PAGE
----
A study conducted on four districts of the state under Mission Hazaar, an initiative of Breakthrough, reveals a declining sex ratio
Jasleen Kaur | February 21, 2015 | New Delhi
It is a myth that gender bias is restricted to rural areas. A study in four urban districts of Haryana shows marked increase in bias against girls.
While examining the gender differences in family size, boys mentioned they have more brothers than sisters, while girls mentioned they have more sisters than brothers. Sonali Khan, country director, Breakthrough, explains that family size tend to be big in families having more girls than boys, as families are more likely to stop having children when they have sons. It was found that 53% of the family members are males and 47% are females.
Enrollment wise, both male and female respondents mentioned that there are more boys and less girls in classrooms. The key question is not that girls are being denied education rights but do girls exist in equal number, says Khan. The survey was conducted between end of December and early February.
While the national average of sex ratio is 914 girls for every 1000 boys, various studies show that it is worst not only in rural areas but also in country’s most economically progressive areas. Haryana has the lowest child sex ratio compared to the national average of 919 (according to census of India 2011). It has 830 girls for every thousand boys. Further, in Panipat has 833, Rohtak has 807, Sonipat has 790 and Jhajjar has 774 girls for every thousand boys.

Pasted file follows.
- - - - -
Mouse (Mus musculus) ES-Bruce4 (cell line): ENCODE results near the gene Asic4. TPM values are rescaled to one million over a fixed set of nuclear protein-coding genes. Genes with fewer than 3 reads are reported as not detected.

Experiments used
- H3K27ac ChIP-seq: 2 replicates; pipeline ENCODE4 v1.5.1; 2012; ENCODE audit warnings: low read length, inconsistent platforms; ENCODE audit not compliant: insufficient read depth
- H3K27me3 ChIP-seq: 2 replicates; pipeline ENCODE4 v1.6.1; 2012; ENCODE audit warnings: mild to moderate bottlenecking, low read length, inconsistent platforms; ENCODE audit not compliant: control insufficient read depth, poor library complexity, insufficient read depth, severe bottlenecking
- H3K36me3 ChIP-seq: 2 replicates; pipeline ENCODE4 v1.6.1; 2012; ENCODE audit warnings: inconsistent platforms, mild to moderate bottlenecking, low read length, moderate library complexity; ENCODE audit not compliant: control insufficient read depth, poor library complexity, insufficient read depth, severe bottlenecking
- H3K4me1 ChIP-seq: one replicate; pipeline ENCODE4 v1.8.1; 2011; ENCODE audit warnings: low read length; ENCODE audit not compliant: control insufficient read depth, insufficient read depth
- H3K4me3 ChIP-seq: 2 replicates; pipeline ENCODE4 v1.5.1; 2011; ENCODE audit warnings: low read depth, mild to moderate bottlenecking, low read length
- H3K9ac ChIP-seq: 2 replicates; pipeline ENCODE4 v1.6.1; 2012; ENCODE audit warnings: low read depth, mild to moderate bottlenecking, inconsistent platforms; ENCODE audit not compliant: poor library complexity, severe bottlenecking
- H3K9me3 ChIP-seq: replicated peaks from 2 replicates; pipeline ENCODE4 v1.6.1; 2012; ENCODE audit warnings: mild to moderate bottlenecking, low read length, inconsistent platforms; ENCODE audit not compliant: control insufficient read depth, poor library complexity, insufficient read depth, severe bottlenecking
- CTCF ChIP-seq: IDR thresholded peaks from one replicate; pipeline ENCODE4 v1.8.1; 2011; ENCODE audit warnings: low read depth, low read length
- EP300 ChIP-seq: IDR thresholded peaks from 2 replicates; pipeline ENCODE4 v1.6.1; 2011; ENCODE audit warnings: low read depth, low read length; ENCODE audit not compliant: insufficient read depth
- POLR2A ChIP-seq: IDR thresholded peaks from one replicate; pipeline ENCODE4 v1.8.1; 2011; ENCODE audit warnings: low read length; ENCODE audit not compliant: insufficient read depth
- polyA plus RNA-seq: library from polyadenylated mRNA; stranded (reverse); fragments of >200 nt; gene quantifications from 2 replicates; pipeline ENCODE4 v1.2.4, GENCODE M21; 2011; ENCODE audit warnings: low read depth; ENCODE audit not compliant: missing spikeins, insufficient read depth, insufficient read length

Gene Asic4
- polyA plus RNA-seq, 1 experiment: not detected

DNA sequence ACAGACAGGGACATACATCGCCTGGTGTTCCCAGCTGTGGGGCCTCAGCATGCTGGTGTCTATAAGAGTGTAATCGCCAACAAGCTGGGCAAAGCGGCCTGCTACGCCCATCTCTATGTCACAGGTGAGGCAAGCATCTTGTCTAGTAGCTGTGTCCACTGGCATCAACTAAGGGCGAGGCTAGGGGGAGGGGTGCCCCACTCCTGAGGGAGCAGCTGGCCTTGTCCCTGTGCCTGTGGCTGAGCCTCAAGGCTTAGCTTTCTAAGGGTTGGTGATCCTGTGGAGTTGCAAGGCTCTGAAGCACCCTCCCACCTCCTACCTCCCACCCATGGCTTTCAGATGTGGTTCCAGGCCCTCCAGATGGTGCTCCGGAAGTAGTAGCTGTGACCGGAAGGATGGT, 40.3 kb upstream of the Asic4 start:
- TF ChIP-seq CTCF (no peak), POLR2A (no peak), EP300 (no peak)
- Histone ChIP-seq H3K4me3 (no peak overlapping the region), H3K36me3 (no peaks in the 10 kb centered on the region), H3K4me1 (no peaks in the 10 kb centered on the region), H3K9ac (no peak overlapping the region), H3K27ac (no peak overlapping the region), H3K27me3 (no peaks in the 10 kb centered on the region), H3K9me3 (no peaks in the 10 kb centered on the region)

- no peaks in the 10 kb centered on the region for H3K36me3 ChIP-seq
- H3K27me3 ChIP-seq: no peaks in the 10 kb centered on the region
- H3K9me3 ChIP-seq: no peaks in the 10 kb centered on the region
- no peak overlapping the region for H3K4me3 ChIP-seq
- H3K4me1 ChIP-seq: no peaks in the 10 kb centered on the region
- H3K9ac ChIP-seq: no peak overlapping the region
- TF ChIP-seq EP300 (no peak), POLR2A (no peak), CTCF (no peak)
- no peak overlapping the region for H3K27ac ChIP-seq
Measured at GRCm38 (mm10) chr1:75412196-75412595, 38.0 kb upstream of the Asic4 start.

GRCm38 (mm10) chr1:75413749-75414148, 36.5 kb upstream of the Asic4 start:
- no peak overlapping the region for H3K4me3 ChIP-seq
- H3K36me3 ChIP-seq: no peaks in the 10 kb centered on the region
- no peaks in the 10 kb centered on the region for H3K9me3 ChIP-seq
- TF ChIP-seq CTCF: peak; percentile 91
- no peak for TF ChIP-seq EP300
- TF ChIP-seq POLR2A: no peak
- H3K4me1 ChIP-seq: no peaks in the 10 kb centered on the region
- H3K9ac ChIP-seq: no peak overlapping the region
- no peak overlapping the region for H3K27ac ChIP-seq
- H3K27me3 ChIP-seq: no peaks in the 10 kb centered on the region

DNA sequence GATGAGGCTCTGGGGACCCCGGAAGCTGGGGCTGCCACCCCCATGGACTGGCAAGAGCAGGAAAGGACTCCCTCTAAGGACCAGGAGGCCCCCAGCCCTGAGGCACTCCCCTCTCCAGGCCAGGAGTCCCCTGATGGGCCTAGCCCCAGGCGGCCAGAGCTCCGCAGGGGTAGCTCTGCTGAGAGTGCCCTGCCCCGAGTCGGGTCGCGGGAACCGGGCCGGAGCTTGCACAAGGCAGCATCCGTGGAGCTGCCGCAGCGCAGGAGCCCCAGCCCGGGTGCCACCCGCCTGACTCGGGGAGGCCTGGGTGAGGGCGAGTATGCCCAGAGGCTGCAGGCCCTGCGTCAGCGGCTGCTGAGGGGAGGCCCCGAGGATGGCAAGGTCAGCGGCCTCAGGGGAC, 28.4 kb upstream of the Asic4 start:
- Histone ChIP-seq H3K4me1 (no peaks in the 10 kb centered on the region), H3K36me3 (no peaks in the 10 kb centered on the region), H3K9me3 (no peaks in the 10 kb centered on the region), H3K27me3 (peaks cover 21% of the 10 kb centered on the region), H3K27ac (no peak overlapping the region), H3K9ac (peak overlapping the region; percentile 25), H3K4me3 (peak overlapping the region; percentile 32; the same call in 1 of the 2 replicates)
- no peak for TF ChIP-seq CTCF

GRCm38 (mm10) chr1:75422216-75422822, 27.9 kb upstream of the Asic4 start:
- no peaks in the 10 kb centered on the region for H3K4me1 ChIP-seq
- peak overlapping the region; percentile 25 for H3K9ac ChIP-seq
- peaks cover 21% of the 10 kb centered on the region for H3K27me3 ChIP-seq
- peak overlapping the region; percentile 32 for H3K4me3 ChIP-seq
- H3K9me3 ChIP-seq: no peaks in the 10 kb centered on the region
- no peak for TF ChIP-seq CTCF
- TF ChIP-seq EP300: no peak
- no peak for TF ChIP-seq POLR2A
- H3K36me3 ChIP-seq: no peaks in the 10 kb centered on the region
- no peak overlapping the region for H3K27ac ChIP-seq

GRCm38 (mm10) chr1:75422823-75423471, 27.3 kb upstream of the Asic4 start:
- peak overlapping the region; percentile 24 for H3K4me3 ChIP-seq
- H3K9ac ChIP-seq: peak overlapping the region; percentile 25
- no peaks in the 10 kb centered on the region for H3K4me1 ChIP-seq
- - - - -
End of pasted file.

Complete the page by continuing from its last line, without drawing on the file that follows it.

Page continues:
Regarding the occupation of women, majority of women are engaged in farming, followed by cattle rearing, handicraft and household work. Rarely, other occupations like doctor/engineer, police, politician, panchayat member, and teacher were mentioned.
Fewer girls in a society mean fewer girls in public places, says Khan. She adds, “This makes them appear more unsafe, which further reduces the mobility of girls and women. Mission Hazaar aims to bring attention to the missing girls/women by increasing awareness and started on-ground discussions on the declining child sex ratio and the overall sex ratio in India.”
The study, conducted in Panipat, Sonipat, Rohtak and Jhajjar, is based on responses of 10,000 in the age group of 12 to 14 years studying in government schools and colleges. It was part of Mission Hazaar, an initiative of Breakthrough, a global human rights organisation working for violence against women and girls.
While working in Haryana for two years, team Breakthrough found that the impact of missing girls is not perceived at the community level and when it is, it is seen in the context of a lack of brides or women to do household chores at home.
She adds that if communities realise the impact that gender-based sex selection is having on women and their society then there is a greater chance that the communities themselves challenge it.
The community neither feels the absence of women nor does it understands how this is caused by and further undermines the value and status of the women and their ability to make strategic life choices.
Khan says the current work in Haryana is based on this and is creating a significant impact. A report card that will quantify gender inequity and reveal quality of life of women and girls in society, based on their survey in select regions in Haryana, will be released on Sunday, February 22.
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